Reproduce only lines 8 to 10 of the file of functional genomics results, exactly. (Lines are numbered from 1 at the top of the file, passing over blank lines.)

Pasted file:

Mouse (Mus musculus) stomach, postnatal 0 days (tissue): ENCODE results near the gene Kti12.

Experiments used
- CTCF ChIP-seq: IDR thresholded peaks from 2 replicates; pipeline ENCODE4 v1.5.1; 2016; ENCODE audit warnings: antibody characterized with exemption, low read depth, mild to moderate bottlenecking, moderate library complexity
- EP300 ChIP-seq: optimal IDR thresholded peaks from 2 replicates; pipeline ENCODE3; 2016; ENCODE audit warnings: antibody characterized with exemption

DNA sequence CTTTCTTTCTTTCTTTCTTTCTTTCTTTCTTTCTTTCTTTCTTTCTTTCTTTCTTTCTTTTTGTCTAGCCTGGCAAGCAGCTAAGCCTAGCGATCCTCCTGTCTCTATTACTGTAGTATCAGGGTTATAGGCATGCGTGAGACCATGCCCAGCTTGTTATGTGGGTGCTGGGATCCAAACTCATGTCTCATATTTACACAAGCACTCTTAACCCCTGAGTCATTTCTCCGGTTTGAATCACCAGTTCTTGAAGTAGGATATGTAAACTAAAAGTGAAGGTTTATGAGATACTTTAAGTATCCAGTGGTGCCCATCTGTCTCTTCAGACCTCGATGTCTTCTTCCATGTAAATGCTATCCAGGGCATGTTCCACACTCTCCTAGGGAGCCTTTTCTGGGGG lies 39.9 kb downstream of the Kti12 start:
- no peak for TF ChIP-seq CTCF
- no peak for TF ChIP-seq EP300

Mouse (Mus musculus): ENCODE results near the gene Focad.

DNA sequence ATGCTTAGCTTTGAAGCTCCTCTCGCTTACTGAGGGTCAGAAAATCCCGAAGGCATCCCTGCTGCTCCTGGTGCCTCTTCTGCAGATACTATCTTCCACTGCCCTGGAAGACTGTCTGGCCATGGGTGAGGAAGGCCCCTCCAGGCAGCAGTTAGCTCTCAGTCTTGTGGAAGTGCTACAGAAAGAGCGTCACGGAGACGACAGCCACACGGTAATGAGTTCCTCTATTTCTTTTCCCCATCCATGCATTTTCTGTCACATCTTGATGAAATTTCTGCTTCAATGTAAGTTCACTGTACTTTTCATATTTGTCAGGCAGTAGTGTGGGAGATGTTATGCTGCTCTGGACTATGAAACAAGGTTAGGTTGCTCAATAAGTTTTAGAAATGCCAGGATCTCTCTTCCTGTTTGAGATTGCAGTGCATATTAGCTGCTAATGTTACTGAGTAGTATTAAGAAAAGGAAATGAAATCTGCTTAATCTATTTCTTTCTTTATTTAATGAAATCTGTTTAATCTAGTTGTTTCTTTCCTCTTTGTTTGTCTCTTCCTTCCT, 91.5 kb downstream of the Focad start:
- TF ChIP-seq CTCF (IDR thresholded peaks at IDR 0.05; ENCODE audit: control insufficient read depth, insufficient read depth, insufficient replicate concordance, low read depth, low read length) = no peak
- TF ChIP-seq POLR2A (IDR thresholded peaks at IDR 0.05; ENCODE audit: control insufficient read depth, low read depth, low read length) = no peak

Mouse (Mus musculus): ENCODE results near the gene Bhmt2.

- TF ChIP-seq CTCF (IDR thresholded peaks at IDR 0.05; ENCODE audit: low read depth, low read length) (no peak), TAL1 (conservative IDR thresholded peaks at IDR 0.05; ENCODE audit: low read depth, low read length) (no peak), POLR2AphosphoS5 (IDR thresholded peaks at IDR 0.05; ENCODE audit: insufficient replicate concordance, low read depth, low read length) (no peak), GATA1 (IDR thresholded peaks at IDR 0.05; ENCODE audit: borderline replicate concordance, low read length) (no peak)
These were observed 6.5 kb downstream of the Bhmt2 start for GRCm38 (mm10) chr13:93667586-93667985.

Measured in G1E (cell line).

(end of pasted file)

Mouse (Mus musculus): ENCODE results near the gene Focad.

DNA sequence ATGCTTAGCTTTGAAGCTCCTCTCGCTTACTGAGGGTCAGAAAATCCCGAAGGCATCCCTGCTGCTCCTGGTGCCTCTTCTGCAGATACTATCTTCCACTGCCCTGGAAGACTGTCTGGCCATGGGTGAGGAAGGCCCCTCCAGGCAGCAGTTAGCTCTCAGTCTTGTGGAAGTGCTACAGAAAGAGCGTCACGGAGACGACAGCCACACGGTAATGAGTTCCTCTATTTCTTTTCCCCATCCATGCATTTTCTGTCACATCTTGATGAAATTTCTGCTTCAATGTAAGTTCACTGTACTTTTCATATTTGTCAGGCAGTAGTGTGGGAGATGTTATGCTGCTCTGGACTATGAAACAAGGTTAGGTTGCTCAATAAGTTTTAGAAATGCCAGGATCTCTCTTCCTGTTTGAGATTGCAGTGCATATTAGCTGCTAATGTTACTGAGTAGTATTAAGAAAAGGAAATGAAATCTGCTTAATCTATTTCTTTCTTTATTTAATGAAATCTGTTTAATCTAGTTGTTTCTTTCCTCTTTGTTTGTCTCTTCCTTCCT, 91.5 kb downstream of the Focad start:
- TF ChIP-seq CTCF (IDR thresholded peaks at IDR 0.05; ENCODE audit: control insufficient read depth, insufficient read depth, insufficient replicate concordance, low read depth, low read length) = no peak